THERE has been formed at Kiel in Holstein, under the name of " Lovers of Truth," a religious society, which demands absolute liberty in religious matters, and which professes pure Deism. This society is governed by a spiritual president, or head, and two elders, who are assisted by a committee of ten members. The supreme power belongs to the community. They have a temple without ornaments, and without images. Their worship consists of a prayer, which is offered by the president, and of some hymns, which are sung by all the members: it is performed every seventh day of the week, and on certain holidays. These holidays are, that of conscience, or of penitence, new-year's day; the festivals of nature, at the commencement of the four seasons; the anniversary of the foundation of the society, and the political holidays ordered by the state. The society further consecrates, by particular rites, certain events occurring in private life; as the giving of a name to a newly born infant, admittance into the community, marriage, divorce, burial,and the oath of allegiance to the state.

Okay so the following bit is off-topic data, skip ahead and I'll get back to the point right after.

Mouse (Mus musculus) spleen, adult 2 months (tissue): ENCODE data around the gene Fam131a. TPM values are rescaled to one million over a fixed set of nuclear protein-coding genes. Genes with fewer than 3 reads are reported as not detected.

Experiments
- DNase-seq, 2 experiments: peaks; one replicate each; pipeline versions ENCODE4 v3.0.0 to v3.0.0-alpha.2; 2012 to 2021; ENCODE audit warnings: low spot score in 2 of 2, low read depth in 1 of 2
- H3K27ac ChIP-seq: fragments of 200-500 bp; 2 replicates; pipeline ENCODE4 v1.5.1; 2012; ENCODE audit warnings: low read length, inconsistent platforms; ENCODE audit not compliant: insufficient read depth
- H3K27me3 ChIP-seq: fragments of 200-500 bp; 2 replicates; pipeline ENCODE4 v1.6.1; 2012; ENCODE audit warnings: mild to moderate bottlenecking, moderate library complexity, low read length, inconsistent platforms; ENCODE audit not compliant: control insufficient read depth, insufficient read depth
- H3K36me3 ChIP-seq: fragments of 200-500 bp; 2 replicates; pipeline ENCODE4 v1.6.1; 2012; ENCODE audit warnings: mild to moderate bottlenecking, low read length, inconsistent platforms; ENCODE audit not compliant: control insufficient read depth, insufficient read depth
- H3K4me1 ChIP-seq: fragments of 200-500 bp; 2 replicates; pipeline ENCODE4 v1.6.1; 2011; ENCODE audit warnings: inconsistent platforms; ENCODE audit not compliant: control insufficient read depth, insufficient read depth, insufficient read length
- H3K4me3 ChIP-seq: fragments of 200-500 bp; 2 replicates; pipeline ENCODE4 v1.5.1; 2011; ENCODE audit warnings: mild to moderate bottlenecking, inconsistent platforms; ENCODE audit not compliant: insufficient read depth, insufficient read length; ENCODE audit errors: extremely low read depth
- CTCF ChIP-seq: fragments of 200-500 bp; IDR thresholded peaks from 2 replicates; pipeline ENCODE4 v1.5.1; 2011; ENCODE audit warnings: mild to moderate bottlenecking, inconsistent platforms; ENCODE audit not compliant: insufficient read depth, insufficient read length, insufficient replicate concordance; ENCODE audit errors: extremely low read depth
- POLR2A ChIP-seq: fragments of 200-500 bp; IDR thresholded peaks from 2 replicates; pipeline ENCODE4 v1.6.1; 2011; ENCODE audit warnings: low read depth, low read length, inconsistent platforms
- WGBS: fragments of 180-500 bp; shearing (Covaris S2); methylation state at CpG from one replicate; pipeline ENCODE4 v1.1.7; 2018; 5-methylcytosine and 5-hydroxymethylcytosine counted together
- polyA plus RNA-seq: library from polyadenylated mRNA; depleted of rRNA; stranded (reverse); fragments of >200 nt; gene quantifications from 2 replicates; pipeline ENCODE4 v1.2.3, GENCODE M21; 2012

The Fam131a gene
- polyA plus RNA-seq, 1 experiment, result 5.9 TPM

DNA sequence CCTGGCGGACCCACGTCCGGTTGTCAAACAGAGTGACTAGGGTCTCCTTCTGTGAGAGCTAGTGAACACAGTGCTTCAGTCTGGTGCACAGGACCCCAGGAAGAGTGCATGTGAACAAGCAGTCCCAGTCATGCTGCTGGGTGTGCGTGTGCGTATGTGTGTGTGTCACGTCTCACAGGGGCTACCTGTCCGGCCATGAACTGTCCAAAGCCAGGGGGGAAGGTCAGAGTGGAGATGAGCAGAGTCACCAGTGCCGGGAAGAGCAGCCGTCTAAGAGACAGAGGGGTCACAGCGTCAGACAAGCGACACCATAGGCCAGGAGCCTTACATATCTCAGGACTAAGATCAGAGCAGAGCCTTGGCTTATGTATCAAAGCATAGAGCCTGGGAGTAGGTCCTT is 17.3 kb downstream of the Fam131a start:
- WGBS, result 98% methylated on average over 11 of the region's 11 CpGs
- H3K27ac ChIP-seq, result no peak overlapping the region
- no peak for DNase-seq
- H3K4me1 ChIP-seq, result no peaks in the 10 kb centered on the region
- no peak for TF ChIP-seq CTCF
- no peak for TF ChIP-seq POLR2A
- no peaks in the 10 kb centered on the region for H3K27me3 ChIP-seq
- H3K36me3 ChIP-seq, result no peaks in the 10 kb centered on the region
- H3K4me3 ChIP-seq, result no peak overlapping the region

The king of Holland has given 150 florins to the New College at Geneva, and has issued an ordinance stating that he takes a warm interest in its advancement. The address of M. Gaussen at opening it was very impressive, and truly Evangelical. M. Gaussen is professor of dogmatic theology; M. Merle d' Aubigné, of Christian antiquity; M. Galland, of practical divinity; and M. Steiger, of whom Professor Tholuck says that "if circumstances are favourable he will create an epoch in the learned world," of exegetical theology.